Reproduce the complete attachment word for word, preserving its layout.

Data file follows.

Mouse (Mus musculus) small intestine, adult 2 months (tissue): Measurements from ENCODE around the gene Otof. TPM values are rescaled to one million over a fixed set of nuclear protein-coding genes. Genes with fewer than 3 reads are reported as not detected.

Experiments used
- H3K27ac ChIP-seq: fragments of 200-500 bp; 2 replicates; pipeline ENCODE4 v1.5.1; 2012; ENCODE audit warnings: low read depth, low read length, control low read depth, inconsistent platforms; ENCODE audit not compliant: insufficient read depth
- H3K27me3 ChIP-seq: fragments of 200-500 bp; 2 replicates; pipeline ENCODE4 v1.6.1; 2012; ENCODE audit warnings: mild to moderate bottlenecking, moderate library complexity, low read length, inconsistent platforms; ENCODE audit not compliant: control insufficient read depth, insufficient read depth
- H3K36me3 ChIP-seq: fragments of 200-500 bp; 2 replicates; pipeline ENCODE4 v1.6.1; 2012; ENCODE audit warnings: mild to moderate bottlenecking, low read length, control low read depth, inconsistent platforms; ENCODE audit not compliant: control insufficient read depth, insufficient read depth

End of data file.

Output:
Mouse (Mus musculus) small intestine, adult 2 months (tissue): Measurements from ENCODE around the gene Otof. TPM values are rescaled to one million over a fixed set of nuclear protein-coding genes. Genes with fewer than 3 reads are reported as not detected.

Experiments used
- H3K27ac ChIP-seq: fragments of 200-500 bp; 2 replicates; pipeline ENCODE4 v1.5.1; 2012; ENCODE audit warnings: low read depth, low read length, control low read depth, inconsistent platforms; ENCODE audit not compliant: insufficient read depth
- H3K27me3 ChIP-seq: fragments of 200-500 bp; 2 replicates; pipeline ENCODE4 v1.6.1; 2012; ENCODE audit warnings: mild to moderate bottlenecking, moderate library complexity, low read length, inconsistent platforms; ENCODE audit not compliant: control insufficient read depth, insufficient read depth
- H3K36me3 ChIP-seq: fragments of 200-500 bp; 2 replicates; pipeline ENCODE4 v1.6.1; 2012; ENCODE audit warnings: mild to moderate bottlenecking, low read length, control low read depth, inconsistent platforms; ENCODE audit not compliant: control insufficient read depth, insufficient read depth